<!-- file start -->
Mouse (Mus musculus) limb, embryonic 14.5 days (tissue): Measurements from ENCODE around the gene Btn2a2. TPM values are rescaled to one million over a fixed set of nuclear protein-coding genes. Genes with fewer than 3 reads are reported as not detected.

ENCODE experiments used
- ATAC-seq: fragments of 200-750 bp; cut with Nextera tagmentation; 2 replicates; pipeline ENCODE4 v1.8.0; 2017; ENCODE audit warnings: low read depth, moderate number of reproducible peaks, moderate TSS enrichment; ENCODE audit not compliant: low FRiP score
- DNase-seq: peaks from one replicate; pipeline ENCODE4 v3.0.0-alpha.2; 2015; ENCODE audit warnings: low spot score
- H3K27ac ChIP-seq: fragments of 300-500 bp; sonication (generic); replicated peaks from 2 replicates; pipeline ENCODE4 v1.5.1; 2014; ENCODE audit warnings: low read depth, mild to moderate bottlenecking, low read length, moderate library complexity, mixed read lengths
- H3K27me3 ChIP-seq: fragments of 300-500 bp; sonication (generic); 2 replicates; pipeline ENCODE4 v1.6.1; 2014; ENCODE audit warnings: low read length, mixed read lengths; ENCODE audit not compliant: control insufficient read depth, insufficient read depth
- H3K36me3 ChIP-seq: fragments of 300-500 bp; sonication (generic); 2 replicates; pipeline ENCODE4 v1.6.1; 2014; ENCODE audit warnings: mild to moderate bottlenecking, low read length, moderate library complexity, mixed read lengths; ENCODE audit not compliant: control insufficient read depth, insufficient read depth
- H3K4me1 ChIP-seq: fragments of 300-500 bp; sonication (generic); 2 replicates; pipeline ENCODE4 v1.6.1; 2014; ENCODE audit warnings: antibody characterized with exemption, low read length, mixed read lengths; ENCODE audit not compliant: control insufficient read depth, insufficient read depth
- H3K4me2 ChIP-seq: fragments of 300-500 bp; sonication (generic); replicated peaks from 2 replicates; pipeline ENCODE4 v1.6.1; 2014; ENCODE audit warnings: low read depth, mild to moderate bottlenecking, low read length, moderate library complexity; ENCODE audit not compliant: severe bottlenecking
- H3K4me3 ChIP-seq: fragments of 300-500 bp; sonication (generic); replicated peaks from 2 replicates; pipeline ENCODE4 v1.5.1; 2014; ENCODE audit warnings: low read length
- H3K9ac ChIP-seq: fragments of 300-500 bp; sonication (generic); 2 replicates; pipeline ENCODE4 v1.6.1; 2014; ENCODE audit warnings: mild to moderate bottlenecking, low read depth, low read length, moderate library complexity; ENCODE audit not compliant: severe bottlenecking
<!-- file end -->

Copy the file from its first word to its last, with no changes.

Mouse (Mus musculus) limb, embryonic 14.5 days (tissue): Measurements from ENCODE around the gene Btn2a2. TPM values are rescaled to one million over a fixed set of nuclear protein-coding genes. Genes with fewer than 3 reads are reported as not detected.

ENCODE experiments used
- ATAC-seq: fragments of 200-750 bp; cut with Nextera tagmentation; 2 replicates; pipeline ENCODE4 v1.8.0; 2017; ENCODE audit warnings: low read depth, moderate number of reproducible peaks, moderate TSS enrichment; ENCODE audit not compliant: low FRiP score
- DNase-seq: peaks from one replicate; pipeline ENCODE4 v3.0.0-alpha.2; 2015; ENCODE audit warnings: low spot score
- H3K27ac ChIP-seq: fragments of 300-500 bp; sonication (generic); replicated peaks from 2 replicates; pipeline ENCODE4 v1.5.1; 2014; ENCODE audit warnings: low read depth, mild to moderate bottlenecking, low read length, moderate library complexity, mixed read lengths
- H3K27me3 ChIP-seq: fragments of 300-500 bp; sonication (generic); 2 replicates; pipeline ENCODE4 v1.6.1; 2014; ENCODE audit warnings: low read length, mixed read lengths; ENCODE audit not compliant: control insufficient read depth, insufficient read depth
- H3K36me3 ChIP-seq: fragments of 300-500 bp; sonication (generic); 2 replicates; pipeline ENCODE4 v1.6.1; 2014; ENCODE audit warnings: mild to moderate bottlenecking, low read length, moderate library complexity, mixed read lengths; ENCODE audit not compliant: control insufficient read depth, insufficient read depth
- H3K4me1 ChIP-seq: fragments of 300-500 bp; sonication (generic); 2 replicates; pipeline ENCODE4 v1.6.1; 2014; ENCODE audit warnings: antibody characterized with exemption, low read length, mixed read lengths; ENCODE audit not compliant: control insufficient read depth, insufficient read depth
- H3K4me2 ChIP-seq: fragments of 300-500 bp; sonication (generic); replicated peaks from 2 replicates; pipeline ENCODE4 v1.6.1; 2014; ENCODE audit warnings: low read depth, mild to moderate bottlenecking, low read length, moderate library complexity; ENCODE audit not compliant: severe bottlenecking
- H3K4me3 ChIP-seq: fragments of 300-500 bp; sonication (generic); replicated peaks from 2 replicates; pipeline ENCODE4 v1.5.1; 2014; ENCODE audit warnings: low read length
- H3K9ac ChIP-seq: fragments of 300-500 bp; sonication (generic); 2 replicates; pipeline ENCODE4 v1.6.1; 2014; ENCODE audit warnings: mild to moderate bottlenecking, low read depth, low read length, moderate library complexity; ENCODE audit not compliant: severe bottlenecking